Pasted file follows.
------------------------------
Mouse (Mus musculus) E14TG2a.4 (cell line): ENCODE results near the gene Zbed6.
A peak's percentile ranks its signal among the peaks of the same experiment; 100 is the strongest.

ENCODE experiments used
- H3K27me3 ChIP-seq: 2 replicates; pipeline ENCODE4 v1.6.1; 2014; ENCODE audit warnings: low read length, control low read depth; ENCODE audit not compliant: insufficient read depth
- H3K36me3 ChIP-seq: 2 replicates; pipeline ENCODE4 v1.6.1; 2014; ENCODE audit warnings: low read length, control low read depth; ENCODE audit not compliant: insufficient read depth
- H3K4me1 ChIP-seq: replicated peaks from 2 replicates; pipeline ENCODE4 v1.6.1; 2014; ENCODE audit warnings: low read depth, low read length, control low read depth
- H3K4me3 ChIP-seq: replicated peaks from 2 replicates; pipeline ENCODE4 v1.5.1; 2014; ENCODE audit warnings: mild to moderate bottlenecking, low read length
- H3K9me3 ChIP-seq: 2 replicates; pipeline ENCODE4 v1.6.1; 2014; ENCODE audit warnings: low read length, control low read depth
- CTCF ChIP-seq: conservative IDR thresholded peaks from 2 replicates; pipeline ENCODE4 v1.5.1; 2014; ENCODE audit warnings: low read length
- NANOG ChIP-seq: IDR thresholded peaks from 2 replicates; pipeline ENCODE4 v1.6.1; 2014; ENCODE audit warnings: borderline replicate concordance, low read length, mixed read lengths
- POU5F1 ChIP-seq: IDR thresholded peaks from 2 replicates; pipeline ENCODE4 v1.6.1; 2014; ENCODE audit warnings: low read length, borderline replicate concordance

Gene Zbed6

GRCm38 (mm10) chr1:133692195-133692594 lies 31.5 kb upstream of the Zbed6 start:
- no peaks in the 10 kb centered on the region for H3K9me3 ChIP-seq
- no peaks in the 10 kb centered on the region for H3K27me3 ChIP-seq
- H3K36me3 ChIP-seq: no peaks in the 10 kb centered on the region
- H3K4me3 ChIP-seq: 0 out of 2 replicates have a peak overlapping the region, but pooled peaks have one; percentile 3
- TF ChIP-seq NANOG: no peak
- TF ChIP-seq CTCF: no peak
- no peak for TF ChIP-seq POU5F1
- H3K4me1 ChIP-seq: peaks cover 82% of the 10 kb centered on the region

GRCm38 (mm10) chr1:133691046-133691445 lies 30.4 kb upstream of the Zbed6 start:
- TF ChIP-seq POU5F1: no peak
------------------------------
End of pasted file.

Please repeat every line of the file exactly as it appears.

Mouse (Mus musculus) E14TG2a.4 (cell line): ENCODE results near the gene Zbed6.
A peak's percentile ranks its signal among the peaks of the same experiment; 100 is the strongest.

ENCODE experiments used
- H3K27me3 ChIP-seq: 2 replicates; pipeline ENCODE4 v1.6.1; 2014; ENCODE audit warnings: low read length, control low read depth; ENCODE audit not compliant: insufficient read depth
- H3K36me3 ChIP-seq: 2 replicates; pipeline ENCODE4 v1.6.1; 2014; ENCODE audit warnings: low read length, control low read depth; ENCODE audit not compliant: insufficient read depth
- H3K4me1 ChIP-seq: replicated peaks from 2 replicates; pipeline ENCODE4 v1.6.1; 2014; ENCODE audit warnings: low read depth, low read length, control low read depth
- H3K4me3 ChIP-seq: replicated peaks from 2 replicates; pipeline ENCODE4 v1.5.1; 2014; ENCODE audit warnings: mild to moderate bottlenecking, low read length
- H3K9me3 ChIP-seq: 2 replicates; pipeline ENCODE4 v1.6.1; 2014; ENCODE audit warnings: low read length, control low read depth
- CTCF ChIP-seq: conservative IDR thresholded peaks from 2 replicates; pipeline ENCODE4 v1.5.1; 2014; ENCODE audit warnings: low read length
- NANOG ChIP-seq: IDR thresholded peaks from 2 replicates; pipeline ENCODE4 v1.6.1; 2014; ENCODE audit warnings: borderline replicate concordance, low read length, mixed read lengths
- POU5F1 ChIP-seq: IDR thresholded peaks from 2 replicates; pipeline ENCODE4 v1.6.1; 2014; ENCODE audit warnings: low read length, borderline replicate concordance

Gene Zbed6

GRCm38 (mm10) chr1:133692195-133692594 lies 31.5 kb upstream of the Zbed6 start:
- no peaks in the 10 kb centered on the region for H3K9me3 ChIP-seq
- no peaks in the 10 kb centered on the region for H3K27me3 ChIP-seq
- H3K36me3 ChIP-seq: no peaks in the 10 kb centered on the region
- H3K4me3 ChIP-seq: 0 out of 2 replicates have a peak overlapping the region, but pooled peaks have one; percentile 3
- TF ChIP-seq NANOG: no peak
- TF ChIP-seq CTCF: no peak
- no peak for TF ChIP-seq POU5F1
- H3K4me1 ChIP-seq: peaks cover 82% of the 10 kb centered on the region

GRCm38 (mm10) chr1:133691046-133691445 lies 30.4 kb upstream of the Zbed6 start:
- TF ChIP-seq POU5F1: no peak